More than a third of teens engage in oral sex by the time they reach 17, according to the CDC.
August 17th, 2012
10:41 AM ET

Fewer teens having oral sex

Fewer teens aged 15 to 17 are having oral sex now than in 2002, according to a new report from the U.S. Centers for Disease Control, but the number remains high.

The report, based on data from The National Survey of Family Growth, found that more than a third of teens had engaged in oral sex by the time they turned 17. That number climbed to almost 50% by age 19, and more than 80% for 24-year-olds.

The study - based on computer surveys given to over 6,000 teens - also looked at the timing of first oral sex in relation to the timing of first vaginal intercourse. It found that the prevalence of having oral sex before vaginal intercourse was about the same as those having vaginal intercourse before oral sex.

FULL POST


BPA ban in baby bottles and sippy cups official
July 17th, 2012
05:32 PM ET

BPA ban in baby bottles and sippy cups official

The chemical bisphenol-A, or BPA has been officially banned from use in certain baby products, the US Food and Drug Administration announced today.

"FDA is amending the food additive regulations to no longer allow BPA in the plastic used to make baby bottles and sippy cups," said Curtis Allen, an FDA spokesman. "As a result, consumers can be confident that these products do not contain BPA. "

The move came as a result of a petition filed by the American Chemistry Council – an organization that represents “companies engaged in the business of chemistry” –- including plastic companies - saying the government should ban its use in these specific products.

FULL POST


June 20th, 2012
06:00 AM ET

Report: Consumers demand drug-free meat

If you prefer your meat without antibiotics, you're not alone, according to a new study from Consumers Union – the group that publishes Consumer Reports magazine.

In a nationwide survey of more than a thousand people, Consumers Union found that 86% of people said they would like to see more antibiotic-free meat on store shelves, and more than 60% said they'd be willing to pay more for it.

"If we are going to tackle this problem, we have to reduce the use in animals," said Jean Halloran, the Director of Food Policy Initiatives at Consumers Union. "The government seems unable to take this step, so we're looking at the marketplace. It's supermarkets who stock these products, and consumers who buy them."

FULL POST


Epinephrine may save the heart, but not the brain, says study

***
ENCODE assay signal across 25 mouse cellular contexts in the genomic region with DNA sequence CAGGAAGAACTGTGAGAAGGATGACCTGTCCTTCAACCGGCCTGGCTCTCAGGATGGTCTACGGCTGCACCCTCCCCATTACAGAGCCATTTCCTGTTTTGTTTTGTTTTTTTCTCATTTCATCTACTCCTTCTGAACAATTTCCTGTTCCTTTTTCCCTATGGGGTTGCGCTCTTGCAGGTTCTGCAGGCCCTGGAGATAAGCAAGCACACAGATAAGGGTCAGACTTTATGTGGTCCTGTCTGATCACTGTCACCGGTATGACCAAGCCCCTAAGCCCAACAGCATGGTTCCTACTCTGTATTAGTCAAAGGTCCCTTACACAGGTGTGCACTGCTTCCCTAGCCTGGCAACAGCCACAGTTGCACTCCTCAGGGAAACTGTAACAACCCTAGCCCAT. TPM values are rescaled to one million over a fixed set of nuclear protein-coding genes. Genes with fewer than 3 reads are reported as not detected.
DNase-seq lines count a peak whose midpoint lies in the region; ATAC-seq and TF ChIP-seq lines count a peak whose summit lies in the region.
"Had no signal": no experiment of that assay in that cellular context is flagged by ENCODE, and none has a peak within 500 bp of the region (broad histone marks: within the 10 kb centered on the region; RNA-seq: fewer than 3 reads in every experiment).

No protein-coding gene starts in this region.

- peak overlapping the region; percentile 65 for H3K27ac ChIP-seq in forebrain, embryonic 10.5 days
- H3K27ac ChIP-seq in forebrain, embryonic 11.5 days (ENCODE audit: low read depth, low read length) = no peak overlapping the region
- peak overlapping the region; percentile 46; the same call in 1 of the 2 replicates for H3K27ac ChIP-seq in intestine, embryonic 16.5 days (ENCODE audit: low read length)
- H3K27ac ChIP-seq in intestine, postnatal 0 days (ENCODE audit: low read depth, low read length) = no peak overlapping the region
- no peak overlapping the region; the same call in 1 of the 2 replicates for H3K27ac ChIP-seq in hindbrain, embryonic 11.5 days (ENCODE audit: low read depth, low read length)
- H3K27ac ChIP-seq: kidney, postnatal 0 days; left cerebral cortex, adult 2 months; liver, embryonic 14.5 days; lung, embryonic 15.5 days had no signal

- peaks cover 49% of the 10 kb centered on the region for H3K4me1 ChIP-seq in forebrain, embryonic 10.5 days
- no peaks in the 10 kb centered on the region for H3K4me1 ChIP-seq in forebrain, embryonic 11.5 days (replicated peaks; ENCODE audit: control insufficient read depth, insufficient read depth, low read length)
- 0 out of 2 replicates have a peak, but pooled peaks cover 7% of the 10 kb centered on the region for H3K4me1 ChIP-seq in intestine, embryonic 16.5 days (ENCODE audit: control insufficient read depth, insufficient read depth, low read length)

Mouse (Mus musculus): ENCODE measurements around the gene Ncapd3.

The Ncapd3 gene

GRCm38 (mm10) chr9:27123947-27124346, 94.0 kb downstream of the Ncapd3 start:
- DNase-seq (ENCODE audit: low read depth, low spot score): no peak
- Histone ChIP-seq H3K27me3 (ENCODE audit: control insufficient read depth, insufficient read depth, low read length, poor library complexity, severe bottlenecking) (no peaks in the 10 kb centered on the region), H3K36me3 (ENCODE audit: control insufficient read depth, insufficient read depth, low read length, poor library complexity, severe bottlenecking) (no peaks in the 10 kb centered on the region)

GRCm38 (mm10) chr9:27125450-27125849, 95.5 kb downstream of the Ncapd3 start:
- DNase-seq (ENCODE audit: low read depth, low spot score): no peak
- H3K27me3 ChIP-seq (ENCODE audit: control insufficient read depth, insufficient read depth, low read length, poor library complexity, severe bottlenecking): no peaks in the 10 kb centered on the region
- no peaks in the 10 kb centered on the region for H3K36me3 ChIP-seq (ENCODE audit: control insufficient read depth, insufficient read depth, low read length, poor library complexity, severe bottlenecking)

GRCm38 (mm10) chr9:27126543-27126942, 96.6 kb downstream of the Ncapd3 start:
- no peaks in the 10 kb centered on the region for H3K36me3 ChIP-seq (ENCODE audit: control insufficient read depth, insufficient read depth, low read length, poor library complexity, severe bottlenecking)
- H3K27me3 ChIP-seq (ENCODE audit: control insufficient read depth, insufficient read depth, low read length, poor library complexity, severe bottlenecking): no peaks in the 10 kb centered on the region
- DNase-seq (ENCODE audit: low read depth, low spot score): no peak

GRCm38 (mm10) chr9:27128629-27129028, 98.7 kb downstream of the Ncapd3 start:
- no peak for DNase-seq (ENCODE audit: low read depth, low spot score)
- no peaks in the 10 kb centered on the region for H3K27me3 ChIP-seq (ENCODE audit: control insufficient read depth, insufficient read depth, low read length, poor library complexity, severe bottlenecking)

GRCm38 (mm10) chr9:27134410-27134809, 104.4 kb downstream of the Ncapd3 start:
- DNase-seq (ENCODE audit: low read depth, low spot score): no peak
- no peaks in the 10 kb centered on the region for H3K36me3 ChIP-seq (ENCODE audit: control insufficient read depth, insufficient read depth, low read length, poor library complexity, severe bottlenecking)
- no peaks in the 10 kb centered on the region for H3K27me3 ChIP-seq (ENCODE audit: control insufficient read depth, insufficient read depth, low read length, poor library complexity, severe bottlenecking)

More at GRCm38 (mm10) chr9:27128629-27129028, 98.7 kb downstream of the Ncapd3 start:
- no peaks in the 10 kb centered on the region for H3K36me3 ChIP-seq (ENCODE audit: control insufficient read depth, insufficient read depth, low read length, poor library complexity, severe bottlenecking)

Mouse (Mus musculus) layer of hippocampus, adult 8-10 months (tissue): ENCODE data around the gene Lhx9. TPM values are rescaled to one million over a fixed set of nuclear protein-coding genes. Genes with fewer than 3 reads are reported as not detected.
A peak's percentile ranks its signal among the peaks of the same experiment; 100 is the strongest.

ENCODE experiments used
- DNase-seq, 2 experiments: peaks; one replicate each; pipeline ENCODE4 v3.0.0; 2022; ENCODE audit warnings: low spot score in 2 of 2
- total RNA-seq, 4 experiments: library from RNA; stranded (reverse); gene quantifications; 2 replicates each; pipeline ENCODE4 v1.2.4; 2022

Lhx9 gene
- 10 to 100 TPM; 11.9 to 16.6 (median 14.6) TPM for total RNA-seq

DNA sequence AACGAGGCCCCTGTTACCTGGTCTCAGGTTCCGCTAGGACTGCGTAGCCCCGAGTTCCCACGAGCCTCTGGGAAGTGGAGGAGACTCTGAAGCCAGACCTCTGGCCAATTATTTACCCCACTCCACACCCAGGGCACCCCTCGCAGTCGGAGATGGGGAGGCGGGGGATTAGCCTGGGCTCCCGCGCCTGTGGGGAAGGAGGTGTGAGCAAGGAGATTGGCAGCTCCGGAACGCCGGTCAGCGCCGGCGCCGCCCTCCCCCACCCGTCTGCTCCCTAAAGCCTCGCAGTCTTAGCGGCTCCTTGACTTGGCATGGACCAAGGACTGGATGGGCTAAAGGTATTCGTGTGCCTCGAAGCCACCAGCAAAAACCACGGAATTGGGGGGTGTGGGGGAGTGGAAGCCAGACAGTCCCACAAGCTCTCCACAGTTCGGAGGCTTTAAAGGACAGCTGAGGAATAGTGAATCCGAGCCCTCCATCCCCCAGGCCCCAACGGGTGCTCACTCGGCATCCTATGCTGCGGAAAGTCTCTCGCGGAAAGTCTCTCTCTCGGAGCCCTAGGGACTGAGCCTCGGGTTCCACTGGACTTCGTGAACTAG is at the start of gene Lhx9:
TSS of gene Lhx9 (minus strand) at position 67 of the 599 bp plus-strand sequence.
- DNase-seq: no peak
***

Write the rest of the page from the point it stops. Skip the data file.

March 20th, 2012
04:59 PM ET

Epinephrine may save the heart, but not the brain, says study

Using the drug epinephrine during a cardiac arrest may do more harm than good, says a new study.

Researchers at the Kyushu University School of Medicine in Japan looked at the medical records of more than 400,000 cardiac arrest patients over a three-year period and found that while the drug may be effective in the short-term, it may not improve survival outcomes in the long-term.

According to the report, patients who received doses of the adrenaline-like drug in the ambulance were three times more likely to regain a heartbeat before they reached the hospital, when compared to those who did not get the drug. FULL POST


March 5th, 2012
03:42 PM ET

Fluoride pills switched for cancer drugs at CVS

Some families got more than they bargained for at a New Jersey CVS drugstore when their childrens' prescriptions for fluoride pills were filled with a popular breast cancer drug instead.

"We believe that, as a result of a single medication restocking issue at our Chatham, New Jersey pharmacy, 13 families had similar incidents in which a few tamoxifen pills were mixed in with their prescriptions for 0.5 mg fluoride pills," said Mike DeAngelis, a CVS Caremark spokesman.

DeAngelis went on to say that the company is doing a full investigation into how the switch could have occurred.
FULL POST


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About this blog

Get a behind-the-scenes look at the latest stories from CNN Chief Medical Correspondent, Dr. Sanjay Gupta, Senior Medical Correspondent Elizabeth Cohen and the CNN Medical Unit producers. They'll share news and views on health and medical trends - info that will help you take better care of yourself and the people you love.